No excuse for missing documents

It is illegal for government officials to refuse to turn over most official documents to anyone who asks for them. Yet President Barack Obama’s administration has set new records in failing to turn documents over to journalists and in dragging its feet, sometimes for years, when it does comply.

It should come as no surprise, then, that the administration also has set a record for the number of times people asking for records were told they could not be located.

During the president’s seven years in office, the response to 128,825 requests for documents was that they could not be found. That amounts to one-sixth of the total number of queries for federal government records during that period, according to The Associated Press.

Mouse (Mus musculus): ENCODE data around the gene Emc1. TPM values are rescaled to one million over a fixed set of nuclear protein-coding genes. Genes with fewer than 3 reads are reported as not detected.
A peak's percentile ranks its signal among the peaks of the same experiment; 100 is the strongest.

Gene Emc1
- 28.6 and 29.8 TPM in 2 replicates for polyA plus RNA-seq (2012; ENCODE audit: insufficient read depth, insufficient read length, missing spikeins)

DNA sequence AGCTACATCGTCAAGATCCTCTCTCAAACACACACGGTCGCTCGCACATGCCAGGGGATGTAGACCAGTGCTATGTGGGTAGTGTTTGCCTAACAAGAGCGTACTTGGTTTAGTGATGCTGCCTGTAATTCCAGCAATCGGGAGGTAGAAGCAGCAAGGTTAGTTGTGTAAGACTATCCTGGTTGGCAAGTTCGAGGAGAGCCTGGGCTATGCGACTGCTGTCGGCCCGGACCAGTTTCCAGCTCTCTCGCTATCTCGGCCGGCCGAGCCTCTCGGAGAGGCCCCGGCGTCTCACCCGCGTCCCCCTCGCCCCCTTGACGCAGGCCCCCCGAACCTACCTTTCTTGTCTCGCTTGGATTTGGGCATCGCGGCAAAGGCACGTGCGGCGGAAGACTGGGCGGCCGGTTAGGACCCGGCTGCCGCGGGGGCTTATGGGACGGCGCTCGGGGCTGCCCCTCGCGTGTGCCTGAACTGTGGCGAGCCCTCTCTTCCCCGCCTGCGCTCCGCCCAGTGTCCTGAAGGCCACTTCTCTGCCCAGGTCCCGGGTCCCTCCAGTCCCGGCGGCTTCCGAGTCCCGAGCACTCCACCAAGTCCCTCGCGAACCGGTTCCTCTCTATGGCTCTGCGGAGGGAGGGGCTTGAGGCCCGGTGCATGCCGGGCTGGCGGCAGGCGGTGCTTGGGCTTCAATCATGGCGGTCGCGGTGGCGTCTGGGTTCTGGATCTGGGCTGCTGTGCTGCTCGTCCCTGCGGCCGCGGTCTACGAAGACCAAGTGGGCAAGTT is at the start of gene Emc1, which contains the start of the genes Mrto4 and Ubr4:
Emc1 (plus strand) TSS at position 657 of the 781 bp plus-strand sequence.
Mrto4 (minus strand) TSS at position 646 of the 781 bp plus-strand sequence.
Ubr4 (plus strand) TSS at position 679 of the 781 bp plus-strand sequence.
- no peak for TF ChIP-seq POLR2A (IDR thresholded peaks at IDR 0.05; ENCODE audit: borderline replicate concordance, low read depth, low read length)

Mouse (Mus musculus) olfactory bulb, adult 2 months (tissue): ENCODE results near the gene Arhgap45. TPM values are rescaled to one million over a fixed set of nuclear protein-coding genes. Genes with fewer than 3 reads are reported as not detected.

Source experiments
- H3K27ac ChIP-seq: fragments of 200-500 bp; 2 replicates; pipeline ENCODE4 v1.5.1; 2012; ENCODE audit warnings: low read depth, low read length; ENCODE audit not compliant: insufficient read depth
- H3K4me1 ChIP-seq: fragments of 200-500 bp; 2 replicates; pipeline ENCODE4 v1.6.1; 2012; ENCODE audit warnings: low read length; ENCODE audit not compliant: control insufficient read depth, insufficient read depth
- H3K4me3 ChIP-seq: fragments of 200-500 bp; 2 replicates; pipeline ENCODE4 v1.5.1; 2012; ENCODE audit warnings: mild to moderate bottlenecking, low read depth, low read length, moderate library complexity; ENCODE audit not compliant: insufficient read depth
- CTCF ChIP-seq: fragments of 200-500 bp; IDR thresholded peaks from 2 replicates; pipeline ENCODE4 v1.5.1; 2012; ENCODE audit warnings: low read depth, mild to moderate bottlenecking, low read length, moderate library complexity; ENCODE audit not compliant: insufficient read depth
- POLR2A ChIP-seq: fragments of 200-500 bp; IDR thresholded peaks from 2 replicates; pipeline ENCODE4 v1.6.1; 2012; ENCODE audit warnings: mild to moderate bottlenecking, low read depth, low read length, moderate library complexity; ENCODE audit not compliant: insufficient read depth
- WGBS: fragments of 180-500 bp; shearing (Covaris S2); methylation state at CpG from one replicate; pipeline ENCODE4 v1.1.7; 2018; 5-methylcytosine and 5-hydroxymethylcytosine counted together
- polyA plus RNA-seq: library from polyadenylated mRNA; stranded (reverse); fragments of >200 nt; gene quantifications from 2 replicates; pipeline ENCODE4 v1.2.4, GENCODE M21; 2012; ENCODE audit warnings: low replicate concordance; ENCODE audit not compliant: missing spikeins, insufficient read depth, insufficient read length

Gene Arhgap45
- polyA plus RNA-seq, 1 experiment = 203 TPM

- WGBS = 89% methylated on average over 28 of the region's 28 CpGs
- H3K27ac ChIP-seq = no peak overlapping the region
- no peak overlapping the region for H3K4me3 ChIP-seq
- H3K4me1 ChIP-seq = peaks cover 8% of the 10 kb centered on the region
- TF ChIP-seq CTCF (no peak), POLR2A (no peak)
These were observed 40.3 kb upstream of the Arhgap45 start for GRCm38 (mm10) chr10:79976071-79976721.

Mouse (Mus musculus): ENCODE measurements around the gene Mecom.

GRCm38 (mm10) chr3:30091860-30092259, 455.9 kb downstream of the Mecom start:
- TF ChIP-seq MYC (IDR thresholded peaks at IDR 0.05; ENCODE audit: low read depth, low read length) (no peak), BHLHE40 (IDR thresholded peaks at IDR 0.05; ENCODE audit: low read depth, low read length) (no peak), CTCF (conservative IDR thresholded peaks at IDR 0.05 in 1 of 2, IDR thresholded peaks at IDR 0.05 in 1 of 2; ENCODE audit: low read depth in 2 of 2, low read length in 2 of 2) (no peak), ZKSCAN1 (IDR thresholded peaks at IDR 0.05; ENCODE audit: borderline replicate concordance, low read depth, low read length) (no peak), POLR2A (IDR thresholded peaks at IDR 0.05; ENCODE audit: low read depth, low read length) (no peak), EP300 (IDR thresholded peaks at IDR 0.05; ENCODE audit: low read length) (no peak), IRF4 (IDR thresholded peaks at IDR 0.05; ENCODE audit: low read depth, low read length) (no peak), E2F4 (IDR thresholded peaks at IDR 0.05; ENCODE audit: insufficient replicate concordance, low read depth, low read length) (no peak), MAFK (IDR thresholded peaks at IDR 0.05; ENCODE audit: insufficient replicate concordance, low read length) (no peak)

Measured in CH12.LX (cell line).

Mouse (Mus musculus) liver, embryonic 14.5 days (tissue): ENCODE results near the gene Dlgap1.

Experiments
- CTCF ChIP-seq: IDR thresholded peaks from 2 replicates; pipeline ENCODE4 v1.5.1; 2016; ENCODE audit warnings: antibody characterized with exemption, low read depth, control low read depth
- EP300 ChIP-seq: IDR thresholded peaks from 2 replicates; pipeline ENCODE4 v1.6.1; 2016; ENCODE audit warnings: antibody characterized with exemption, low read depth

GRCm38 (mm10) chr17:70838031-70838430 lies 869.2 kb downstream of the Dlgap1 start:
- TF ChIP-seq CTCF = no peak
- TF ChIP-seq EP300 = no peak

Take your pick: Either a large number of government officials are lying – not turning information over because they don’t want to – or this is one of the most disorganized bureaucracies in history.

Few private citizens seek access to government records. Most of the time Freedom of Information Act filings are by journalists. That, some may think, means failure to comply is not their problem.

But it is. Most news media requests for documents are made because journalists think the records contain information the public needs to know. Frequently, FOIA filings are prompted by suspicion of wrongdoing. So when the government says no – by whatever method – it is the public being kept in the dark.

How unacceptable is the excuse that many records could not be found? Ask yourself this: What would happen if the Internal Revenue Service demanded documents from you – and you responded that you couldn’t find them?

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